Cleveland Browns 2009 Positional Rankings: Nose Tackles
Often occupying both a center and a guard on every down, nose tackles do all the dirty work, take the most punishment, and receive the least amount of acknowledgment.
Nose tackles around the NFL such as Vince Wilfork and Casey Hampton have done their jobs well for a long time, but often times without much recognition…and certainly less than their counterparts—defensive tackles.
One needs to ask…why is the NT often overlooked in a successfully-run 3-4? It’s because just like a left tackle on offense, if you don’t hear a peep about them—they’re usually playing well.
Note—Rankings are out of 21 NT’s and 87 combined NT’s and DT’s in the NFL with at least 25 percent of their team’s snaps to qualify. DT’s were also added in the rankings to achieve a better gauge on all interior defensive linemen.
Out of 21 nose tackles in the NFL last year, Cleveland had the second and third best ones statistically on their team. That’s an amazing one-two punch the Browns have at this position.
Now, if you combine all the NT’s and DT’s in the NFL you’d end up with 87 players. Out of those 87:
When ranked with all interior defensive linemen in the NFL, both of Cleveland’s nose tackles were in the top 12. Rating slightly behind both Pat and Kevin Williams for Minnesota, and Albert Haynesworth and Lorenzo Alexander in Washington—the Browns boasted the third best NT/DT duo in the league last season.
NT’s and DT’s
This tells us that Rubin was holding up his blockers for the linebackers more often than not, or perhaps Rubin just isn’t very good at getting to the QB. Even if pass-rushing isn’t his strong point, that’s not really what you’re looking for out of your NT—with Rogers, it’s something extra that he brings to the table.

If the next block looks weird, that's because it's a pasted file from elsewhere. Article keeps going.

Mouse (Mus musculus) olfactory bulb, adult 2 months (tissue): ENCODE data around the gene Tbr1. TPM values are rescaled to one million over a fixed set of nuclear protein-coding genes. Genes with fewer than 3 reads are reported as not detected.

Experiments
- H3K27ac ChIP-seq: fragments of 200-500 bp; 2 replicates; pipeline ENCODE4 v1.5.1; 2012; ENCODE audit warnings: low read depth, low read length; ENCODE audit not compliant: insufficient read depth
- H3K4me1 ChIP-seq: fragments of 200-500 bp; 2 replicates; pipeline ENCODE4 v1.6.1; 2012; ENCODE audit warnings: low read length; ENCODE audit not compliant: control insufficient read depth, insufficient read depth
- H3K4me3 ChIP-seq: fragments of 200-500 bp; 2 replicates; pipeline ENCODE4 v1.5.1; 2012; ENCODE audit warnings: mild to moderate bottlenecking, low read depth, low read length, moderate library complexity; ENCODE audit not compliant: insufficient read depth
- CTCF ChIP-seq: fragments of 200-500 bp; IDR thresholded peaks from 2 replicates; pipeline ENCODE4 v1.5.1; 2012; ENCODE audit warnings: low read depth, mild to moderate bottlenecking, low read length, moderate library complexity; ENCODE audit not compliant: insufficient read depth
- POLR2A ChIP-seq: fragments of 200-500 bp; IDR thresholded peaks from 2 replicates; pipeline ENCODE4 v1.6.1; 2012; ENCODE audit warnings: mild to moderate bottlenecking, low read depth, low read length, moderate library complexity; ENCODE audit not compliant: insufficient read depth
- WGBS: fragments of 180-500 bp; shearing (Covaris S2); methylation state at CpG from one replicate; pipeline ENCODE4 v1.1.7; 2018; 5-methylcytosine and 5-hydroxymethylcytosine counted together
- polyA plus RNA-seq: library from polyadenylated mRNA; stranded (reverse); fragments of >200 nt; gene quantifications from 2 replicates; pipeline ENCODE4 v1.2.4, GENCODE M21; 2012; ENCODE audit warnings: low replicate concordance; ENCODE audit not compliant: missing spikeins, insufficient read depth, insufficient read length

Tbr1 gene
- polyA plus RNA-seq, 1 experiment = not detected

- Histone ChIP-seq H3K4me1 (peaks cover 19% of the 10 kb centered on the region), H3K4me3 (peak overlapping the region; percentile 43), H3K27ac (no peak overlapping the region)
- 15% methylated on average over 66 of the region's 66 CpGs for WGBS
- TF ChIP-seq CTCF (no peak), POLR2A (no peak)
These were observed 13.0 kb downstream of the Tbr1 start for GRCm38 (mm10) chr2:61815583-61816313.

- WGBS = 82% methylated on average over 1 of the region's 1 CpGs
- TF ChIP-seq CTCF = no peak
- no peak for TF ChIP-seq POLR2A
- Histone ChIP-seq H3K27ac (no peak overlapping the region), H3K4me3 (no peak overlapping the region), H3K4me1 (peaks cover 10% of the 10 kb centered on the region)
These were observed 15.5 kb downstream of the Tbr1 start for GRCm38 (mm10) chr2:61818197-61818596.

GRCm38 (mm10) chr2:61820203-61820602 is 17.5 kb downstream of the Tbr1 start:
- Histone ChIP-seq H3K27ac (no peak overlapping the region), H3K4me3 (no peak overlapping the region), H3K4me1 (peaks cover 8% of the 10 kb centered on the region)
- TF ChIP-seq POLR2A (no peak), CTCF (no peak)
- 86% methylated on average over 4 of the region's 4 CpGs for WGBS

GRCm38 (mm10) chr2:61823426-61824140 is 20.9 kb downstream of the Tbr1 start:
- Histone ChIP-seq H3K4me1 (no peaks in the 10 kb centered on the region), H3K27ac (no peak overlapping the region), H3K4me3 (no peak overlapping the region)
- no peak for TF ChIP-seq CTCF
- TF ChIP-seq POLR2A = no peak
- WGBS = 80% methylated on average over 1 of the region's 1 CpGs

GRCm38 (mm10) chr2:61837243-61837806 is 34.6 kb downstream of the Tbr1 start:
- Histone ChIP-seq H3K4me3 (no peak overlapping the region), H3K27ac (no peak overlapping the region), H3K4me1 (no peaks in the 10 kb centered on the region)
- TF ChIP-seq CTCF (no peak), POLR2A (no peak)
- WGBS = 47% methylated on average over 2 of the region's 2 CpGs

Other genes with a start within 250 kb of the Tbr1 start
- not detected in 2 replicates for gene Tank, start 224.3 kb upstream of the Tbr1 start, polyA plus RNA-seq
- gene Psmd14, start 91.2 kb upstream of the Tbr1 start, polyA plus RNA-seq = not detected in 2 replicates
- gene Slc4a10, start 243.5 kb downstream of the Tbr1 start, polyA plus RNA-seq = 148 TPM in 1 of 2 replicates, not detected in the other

Against The Run
NT’s and DT’s
This is disparaging in comparison to their pass rushing statistics…almost night and day. This is really the only area Rogers was average in. You can attribute this to his apparent freelance style of play, whereas it seems like Rubin plays his position in more of a traditional style—but both are extremely good at their respective crafts.
Ahtyba Rubin can play more often during obvious running situations, but if the down is second or third and long, the Browns can put Rogers in and have another good pass-rusher in the game. It’s a luxury—can you believe it? The Browns having a luxury?
Shaun Rogers—1st (8)
Ahtyba Rubin—10th (1)
NT’s and DT’s
Shaun Rogers—1st (23)
Ahtyba Rubin—17th (2)
NT’s and DT’s
These are both tributes to their pass-rushing comparison. This is the one area where Ahtyba Rubin was extremely poor, but again…no one knows for certain what was always being asked of him on defense, so this is something that Browns fans can keep an eye on for next season.
Finishing in the top five in both QB hits and pressures while missing five games in 2009, Shaun Rogers was one of—if not the best—pass-rushing interior defensive linemen in the league.
Shaun Rogers—7th (26)
Ahtyba Rubin—7th (26)
NT’s and DT’s
Both playing about half a season, Rogers and Rubin tied with 26 tackles apiece. Adding up total tackles by team from the NT position, the Browns finished third behind only Jacksonville (65) and New England (58). 52 total tackles from the NT position is great production even if it doesn’t look like much at first glance.
QB Sacks (A lot of ties)
So far, no moves have been made at nose tackle—and don’t expect any. There have recently been rumors about Shaun Rogers being moved for draft picks, but now with the recent trade of Corey Williams this scenario seems highly unlikely.